Triple lock back in the spotlight as the government eyes watering down the benefit for retirees.
Pensioners face growing calls for their state pensions to be watered down, which would end a decade of inflation and earnings-busting increases in the benefits.
Chancellor Rishi Sunak is expected to use the 2020 Autumn Budget to find ways to pay the ballooning bill for supporting workers and businesses through the coronavirus outbreak.
Already the job retention scheme is estimated to have cost £80 billion, amid calls for it to be extended beyond October to stave off a swathe of redundancies.
Pensioners receiving the state pension have enjoyed 10 years of protection in the form of the “triple lock”.
This promise guaranteed the benefit kept pace with the cost of living by increasing every year in line with inflation, growth in earnings, or 2.5%, whichever was higher.
A decade of stagnant wages and record-low inflation has meant pensioners enjoyed a 2.5% pay rise every year, higher than workers and increases in the cost of living. But that could be set to end, as speculation mounts that the triple lock will be axed in the Budget.
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Today, the Pension Policy Institute (PPI) think tank suggests the government may use a “smoothing mechanism” to keep state pension costs down in 2021. This would save the Treasury £15 billion and keep state pension increases below both earnings and 2.5%.
This would mean that pensioner incomes do not increase as quickly. Under the triple lock, average pensioner incomes could reach up to 31% of national average earnings by 2040, according to the PPI.
This compares to up to 30% under a double lock and up to 29% under smoothing for one year.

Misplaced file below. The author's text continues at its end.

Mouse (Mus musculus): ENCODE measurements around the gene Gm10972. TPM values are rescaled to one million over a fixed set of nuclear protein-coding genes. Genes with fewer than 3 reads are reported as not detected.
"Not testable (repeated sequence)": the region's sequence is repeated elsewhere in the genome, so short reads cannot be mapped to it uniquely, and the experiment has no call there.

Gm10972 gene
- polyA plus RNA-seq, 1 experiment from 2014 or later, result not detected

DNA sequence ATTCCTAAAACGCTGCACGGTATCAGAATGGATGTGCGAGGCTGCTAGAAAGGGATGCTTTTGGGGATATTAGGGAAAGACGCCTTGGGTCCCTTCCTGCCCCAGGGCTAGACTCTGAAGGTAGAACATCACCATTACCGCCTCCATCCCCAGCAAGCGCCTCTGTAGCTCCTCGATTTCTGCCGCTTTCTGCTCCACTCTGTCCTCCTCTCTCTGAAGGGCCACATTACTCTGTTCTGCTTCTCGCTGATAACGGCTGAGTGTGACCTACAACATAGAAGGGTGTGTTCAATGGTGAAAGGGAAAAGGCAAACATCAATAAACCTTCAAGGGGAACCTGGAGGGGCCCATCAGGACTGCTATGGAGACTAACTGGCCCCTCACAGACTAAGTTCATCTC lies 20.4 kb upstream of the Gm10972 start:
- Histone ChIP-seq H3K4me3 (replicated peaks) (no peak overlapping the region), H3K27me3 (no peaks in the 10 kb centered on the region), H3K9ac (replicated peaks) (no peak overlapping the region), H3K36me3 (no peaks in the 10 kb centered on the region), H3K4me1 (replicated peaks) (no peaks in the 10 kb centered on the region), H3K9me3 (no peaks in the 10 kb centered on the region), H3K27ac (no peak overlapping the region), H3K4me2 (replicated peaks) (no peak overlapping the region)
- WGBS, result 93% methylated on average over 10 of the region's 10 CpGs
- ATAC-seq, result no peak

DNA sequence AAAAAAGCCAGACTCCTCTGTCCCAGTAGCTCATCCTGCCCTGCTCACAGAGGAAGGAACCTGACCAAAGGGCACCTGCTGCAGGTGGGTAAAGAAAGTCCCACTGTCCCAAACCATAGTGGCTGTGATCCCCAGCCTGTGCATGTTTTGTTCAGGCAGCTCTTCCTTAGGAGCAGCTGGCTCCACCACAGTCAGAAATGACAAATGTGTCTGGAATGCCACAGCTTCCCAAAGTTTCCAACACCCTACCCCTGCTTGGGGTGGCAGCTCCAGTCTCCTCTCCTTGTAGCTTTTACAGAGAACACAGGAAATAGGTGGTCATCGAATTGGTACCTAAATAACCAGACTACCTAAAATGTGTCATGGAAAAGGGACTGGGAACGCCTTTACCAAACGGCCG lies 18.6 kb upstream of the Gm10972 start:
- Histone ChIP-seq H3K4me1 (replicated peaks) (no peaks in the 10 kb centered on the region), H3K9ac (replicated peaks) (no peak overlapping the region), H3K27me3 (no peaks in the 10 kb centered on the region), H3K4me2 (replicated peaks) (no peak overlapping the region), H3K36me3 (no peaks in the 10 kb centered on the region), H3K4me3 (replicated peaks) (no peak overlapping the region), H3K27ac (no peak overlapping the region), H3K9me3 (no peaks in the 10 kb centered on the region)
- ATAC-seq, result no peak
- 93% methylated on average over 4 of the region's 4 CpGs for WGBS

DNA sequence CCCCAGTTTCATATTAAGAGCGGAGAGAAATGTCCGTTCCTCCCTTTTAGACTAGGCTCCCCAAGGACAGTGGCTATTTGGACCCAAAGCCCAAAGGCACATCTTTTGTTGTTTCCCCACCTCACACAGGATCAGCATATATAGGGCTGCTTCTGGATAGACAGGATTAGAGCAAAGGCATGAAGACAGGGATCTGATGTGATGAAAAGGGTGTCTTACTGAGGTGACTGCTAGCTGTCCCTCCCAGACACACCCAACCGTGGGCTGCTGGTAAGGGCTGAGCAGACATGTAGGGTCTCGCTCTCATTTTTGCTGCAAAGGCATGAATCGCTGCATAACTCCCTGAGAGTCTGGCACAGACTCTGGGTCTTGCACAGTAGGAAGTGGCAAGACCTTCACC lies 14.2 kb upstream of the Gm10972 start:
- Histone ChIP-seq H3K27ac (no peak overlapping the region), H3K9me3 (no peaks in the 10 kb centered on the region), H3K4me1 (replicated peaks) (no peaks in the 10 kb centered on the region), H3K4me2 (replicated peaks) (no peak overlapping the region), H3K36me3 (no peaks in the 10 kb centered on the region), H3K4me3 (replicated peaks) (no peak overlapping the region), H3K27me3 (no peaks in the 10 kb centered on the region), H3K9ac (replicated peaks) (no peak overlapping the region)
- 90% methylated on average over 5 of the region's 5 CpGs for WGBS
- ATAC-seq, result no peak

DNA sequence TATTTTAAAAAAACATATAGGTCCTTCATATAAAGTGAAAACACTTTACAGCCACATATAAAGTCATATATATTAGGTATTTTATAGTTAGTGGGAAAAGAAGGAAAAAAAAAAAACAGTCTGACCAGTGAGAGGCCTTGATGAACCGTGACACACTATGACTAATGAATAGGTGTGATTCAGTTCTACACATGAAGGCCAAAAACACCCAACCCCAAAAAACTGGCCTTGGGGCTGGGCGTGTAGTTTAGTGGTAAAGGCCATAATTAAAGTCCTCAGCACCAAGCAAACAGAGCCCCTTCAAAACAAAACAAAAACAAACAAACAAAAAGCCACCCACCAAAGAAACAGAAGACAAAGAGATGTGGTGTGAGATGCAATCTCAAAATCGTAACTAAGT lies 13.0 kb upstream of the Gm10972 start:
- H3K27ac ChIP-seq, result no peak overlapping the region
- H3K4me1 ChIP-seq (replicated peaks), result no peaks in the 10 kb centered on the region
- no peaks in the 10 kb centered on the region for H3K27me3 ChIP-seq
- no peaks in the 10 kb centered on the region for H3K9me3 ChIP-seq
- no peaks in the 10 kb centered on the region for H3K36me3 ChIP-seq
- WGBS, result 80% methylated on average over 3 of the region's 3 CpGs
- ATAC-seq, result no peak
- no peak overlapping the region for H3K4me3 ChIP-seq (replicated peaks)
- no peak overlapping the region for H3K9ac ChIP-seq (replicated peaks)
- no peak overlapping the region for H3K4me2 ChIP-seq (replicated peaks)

In May, reports suggested the Treasury was considering moving from the triple lock to a double lock - increasing the level of the state pension by the higher of the consumer prices index (CPI) measure of inflation, or earnings, not 2.5% - as a way of reducing the economic impact arising from the pandemic.
But the PPI points out that this would leave the Treasury no better off. If employment figures return to anywhere near pre-Covid-19 levels in 2021, earnings inflation will appear artificially high as it will reflect the jump from reduced levels plus any new earnings inflation.
As a result, the increase in earnings is likely to be above 2.5% in 2021, meaning the increase in state pension income and costs would be the same under a double or triple lock.
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Steve Cameron, pensions director at Aegon, said: “Simply scrapping the triple lock would be seen as a major U-turn on a key manifesto commitment, which would go down very badly with pensioner voters.
“But leaving the formula unchanged when average earnings are falling this year and may rocket next, could grant state pensioners a huge increase in 2022, which would not go down well with the working-age population who pays for this through National Insurance.
“Adjusting the formula, for example, by averaging out earnings growth over two years could strike a fair balance.”
The full new state pension is £175.20 per week. The actual amount you get depends on your National Insurance record.
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